Tier 3: Don’t Overlook These Guys
8. Ethan Happ, Wisconsin
The Basics: 6’10”, 237 pounds, center, senior
2017-18 stats: 17.9 ppg, 8.0 rpg, 3.7 apg
One of the starters on the “He’s still in school?” team, Happ deserves a mention as a guy who could be in the running for player of the year honors if a couple things go right. His numbers from last year were award-worthy; Happ led Wisconsin in points, rebounds, assists, steals and blocks. But there are two questions to answer for him to receive consideration for national awards. First, is it too late for Happ to expand his offensive game? He has impeccable footwork on post-ups, possesses every move possible to school opposing bigs, and…does all his work in the paint. He’s a career 56% free throw shooter who almost never takes shots more than eight feet from the hoop. Last year, he attempted the first 11 threes of his career and made one. He doesn’t have to be Frank Kaminsky (Wisconsin’s last NPOY, a 7-footer who shot 42% from three in 2014–15), but expanding his range could take Happ’s game to another level. Second, can Wisconsin improve drastically this season? The Badgers were 15–18 last year despite Happ’s brilliance; they’ll need to at least be a strong at-large team for Happ to get consideration. A young core of supporting players like Brad Davison, Aleem Ford and Kobe King offer hope that the Badgers can bounce back.
9. Romeo Langford, Indiana
The Basics: 6’6”, 215 pounds, wing, freshman
2017-18 stats: N/A
A third freshman on this list may seem like a lot considering no rookie outside of Durant and Davis has ever won player of the year, but remember that Trae Young was a near-lock halfway through last season before falling off. Langford has the talent, the role and, potentially, the teammates to have a massive freshman year. A silky-smooth scorer and elite athlete from the wing, Langford could realistically average over 20 points per game right away. He’ll be the go-to guy for Archie Miller and the Hoosiers, and his supporting cast has potential. Senior forward Juwan Morgan will take some pressure off Langford, and there’s a ton of young talent around those two, including Devonte Green, Justin Smith and De’Ron Davis. If Langford leads Indiana back to Big Ten contention, he could get some votes.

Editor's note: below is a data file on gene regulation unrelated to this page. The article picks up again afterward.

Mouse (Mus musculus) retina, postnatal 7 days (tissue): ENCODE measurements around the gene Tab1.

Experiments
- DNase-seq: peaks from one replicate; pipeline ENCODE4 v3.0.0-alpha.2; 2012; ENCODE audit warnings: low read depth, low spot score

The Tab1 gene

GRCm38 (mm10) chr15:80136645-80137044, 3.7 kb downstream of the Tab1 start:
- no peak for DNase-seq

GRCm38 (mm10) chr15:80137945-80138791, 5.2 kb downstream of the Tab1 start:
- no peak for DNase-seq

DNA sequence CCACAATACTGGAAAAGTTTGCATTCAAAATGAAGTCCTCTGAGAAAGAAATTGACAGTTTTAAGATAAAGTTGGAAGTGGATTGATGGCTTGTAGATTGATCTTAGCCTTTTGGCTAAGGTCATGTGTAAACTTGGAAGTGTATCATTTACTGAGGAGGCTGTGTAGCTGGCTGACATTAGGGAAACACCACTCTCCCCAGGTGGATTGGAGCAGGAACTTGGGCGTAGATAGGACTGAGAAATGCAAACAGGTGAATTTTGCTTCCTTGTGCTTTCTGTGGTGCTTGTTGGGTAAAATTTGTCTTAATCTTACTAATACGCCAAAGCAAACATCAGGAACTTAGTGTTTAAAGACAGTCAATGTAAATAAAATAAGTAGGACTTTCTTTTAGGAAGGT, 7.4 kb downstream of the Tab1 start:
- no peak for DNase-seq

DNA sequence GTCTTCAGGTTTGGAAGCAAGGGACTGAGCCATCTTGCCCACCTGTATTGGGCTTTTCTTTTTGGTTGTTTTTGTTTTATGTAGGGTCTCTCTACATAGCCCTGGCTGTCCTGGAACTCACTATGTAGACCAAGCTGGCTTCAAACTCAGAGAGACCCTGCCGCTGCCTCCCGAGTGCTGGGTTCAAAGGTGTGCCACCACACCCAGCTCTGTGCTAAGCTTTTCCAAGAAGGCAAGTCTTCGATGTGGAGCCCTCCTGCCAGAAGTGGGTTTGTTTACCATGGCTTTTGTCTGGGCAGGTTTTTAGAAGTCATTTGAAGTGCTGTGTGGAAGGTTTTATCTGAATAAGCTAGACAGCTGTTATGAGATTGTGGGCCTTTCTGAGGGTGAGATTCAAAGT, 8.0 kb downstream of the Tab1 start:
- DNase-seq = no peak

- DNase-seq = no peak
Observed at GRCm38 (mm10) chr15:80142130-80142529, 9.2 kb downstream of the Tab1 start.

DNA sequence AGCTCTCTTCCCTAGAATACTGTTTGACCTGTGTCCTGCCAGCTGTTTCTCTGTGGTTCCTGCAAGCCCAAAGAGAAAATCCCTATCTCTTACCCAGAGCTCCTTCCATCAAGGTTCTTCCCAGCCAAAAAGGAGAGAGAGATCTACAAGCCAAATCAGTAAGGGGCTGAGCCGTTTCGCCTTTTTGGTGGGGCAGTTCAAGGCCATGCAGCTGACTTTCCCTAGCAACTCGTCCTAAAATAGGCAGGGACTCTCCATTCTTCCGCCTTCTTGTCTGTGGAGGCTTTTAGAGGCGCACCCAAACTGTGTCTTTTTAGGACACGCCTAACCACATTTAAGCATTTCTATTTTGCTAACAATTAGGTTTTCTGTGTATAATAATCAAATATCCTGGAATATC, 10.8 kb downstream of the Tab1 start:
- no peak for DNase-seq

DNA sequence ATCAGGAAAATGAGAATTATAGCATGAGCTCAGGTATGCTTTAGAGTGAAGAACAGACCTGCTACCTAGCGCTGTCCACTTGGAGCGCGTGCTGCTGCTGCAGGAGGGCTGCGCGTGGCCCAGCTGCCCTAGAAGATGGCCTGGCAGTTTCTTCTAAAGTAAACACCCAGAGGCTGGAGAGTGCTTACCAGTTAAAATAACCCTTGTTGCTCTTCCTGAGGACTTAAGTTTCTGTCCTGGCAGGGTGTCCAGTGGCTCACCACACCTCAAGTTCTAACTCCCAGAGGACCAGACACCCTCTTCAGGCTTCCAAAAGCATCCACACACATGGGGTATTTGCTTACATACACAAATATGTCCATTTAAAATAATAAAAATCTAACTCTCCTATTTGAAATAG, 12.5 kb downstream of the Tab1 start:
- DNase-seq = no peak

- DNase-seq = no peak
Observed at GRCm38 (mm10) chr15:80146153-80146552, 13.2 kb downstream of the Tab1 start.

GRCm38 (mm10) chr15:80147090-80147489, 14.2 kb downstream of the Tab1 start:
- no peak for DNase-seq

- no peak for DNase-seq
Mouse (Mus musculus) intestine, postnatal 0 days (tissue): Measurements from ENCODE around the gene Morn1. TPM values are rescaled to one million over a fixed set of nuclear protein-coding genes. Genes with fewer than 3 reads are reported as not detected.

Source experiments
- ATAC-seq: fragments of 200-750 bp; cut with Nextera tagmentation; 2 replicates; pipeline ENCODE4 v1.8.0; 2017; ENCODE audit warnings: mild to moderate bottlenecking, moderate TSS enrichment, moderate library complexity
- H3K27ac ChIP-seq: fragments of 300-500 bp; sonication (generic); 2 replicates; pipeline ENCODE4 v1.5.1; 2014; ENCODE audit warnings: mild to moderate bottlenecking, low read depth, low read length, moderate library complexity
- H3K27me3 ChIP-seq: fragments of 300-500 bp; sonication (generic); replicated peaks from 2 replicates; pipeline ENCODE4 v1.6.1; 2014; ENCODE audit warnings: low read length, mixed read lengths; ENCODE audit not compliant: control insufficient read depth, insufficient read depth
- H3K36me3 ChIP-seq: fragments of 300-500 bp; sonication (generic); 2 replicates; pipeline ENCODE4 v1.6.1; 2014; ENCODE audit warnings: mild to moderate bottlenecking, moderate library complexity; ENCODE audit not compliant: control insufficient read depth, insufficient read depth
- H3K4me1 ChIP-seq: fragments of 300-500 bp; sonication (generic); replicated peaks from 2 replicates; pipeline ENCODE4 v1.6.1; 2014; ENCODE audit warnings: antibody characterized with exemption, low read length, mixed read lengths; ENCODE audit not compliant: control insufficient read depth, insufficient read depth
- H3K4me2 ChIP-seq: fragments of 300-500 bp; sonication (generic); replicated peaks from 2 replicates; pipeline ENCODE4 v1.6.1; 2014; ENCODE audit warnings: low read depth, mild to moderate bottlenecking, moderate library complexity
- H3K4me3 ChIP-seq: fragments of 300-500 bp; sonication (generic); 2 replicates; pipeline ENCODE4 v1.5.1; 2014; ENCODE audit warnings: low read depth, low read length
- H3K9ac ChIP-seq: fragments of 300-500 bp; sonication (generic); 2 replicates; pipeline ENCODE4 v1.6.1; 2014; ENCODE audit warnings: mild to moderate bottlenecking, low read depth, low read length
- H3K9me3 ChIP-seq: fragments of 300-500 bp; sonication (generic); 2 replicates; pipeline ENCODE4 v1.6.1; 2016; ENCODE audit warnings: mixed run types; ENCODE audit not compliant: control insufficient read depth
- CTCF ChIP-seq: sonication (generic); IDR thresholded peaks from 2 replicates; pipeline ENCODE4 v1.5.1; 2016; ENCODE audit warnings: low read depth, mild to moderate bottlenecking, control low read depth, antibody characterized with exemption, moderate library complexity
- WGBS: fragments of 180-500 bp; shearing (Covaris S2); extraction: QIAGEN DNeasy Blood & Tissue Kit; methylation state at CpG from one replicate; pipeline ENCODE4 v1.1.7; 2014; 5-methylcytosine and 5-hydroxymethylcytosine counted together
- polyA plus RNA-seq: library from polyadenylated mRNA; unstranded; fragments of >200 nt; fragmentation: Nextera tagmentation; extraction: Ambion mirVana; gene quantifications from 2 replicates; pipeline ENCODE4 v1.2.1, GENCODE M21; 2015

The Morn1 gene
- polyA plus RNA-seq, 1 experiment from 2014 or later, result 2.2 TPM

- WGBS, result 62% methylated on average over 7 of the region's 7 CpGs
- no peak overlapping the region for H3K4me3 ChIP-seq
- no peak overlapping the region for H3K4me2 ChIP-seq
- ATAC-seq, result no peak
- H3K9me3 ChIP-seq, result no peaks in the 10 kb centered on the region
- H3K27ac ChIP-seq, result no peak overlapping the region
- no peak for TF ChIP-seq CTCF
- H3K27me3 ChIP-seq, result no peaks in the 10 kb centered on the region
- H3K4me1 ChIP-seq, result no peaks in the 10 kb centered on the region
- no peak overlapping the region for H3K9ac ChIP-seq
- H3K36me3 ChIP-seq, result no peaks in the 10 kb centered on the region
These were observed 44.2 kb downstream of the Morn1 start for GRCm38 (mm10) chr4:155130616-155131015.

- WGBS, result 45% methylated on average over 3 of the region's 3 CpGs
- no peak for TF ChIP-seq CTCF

10. Markus Howard, Marquette
The Basics: 5’11”, 175 pounds, shooting guard, junior
2017-18 stats: 20.4 ppg, 40.4 3pt%, 93.8 FT%
This is a longshot that would be incredibly fun to see happen. Howard is the closest thing college basketball has to Steph Curry now that Young is gone. He’s one of the best shooters in the country and doesn’t need much space to get his shot off. Last season, Howard put up 52 points against Providence on 11-of-19 shooting from three, the highest single-game output of any player in the country. He was second in the nation in free throw percentage, so any improvement in his ability to get to the line would be huge. Andrew Rowsey—Howard’s backcourt mate and fellow flamethrower from deep—graduated, so Howard may have to put up even more shots as a junior. If he averages 26 points and over four threes per night with regular explosions, single-handedly carrying Marquette to March, he could make a serious run at some hardware.
Others considered: Reid Travis, Kentucky; Cam Reddish, Duke; Grant Williams, Tennessee; Mike Daum, South Dakota State; Tremont Waters, LSU; Kamar Baldwin, Butler; Rui Hachimura, Gonzaga; Nassir Little, UNC; Shamorie Ponds, St. John's; Eric Paschall, Villanova; DeAndre Hunter, Virginia; Payton Pritchard, Oregon; Nick Ward, Michigan State